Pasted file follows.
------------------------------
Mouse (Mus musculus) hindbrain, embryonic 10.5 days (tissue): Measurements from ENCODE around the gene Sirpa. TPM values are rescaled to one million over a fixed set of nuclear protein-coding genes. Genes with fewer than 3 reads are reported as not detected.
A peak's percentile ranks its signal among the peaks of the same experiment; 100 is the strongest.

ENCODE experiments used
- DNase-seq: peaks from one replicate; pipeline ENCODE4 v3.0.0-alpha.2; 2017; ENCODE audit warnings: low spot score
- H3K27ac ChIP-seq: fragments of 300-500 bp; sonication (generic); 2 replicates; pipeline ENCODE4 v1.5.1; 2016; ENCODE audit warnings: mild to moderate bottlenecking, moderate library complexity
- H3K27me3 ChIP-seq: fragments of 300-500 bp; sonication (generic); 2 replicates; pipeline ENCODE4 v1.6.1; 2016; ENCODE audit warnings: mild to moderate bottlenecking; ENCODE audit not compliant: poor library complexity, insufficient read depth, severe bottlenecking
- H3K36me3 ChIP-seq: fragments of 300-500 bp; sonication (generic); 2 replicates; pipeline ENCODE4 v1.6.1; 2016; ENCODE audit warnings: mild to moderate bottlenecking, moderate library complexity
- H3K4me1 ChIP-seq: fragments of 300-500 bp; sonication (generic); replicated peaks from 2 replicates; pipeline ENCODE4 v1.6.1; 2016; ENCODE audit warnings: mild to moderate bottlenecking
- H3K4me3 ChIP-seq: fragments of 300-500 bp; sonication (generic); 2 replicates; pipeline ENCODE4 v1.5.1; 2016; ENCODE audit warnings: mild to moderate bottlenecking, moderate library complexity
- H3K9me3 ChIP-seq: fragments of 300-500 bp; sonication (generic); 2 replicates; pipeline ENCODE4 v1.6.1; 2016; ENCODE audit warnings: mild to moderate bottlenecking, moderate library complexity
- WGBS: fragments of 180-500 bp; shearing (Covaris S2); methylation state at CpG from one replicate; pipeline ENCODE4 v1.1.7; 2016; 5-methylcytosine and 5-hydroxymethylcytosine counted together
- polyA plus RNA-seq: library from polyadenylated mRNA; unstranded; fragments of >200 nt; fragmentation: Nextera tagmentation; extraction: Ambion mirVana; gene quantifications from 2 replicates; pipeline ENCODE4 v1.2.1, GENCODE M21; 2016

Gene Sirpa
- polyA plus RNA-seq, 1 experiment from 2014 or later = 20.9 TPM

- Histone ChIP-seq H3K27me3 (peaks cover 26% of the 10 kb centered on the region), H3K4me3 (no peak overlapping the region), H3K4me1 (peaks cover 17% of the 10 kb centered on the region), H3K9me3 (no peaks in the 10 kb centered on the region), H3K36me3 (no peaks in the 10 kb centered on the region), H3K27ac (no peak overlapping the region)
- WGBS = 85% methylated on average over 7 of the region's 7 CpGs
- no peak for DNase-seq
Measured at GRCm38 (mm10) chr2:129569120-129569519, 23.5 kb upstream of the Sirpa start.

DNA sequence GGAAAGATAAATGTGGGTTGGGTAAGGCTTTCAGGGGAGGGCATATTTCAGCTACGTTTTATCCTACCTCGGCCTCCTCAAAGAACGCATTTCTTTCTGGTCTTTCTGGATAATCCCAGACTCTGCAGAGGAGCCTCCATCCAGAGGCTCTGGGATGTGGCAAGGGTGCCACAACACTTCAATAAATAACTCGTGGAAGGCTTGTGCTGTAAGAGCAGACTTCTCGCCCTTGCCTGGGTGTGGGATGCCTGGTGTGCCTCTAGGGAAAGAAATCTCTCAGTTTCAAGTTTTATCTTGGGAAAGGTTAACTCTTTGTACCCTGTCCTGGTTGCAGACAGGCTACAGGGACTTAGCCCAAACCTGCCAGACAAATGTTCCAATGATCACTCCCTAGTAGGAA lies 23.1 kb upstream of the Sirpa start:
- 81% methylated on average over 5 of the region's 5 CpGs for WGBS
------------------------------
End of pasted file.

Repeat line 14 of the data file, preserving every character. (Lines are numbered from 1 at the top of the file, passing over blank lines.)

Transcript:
- polyA plus RNA-seq, 1 experiment from 2014 or later = 20.9 TPM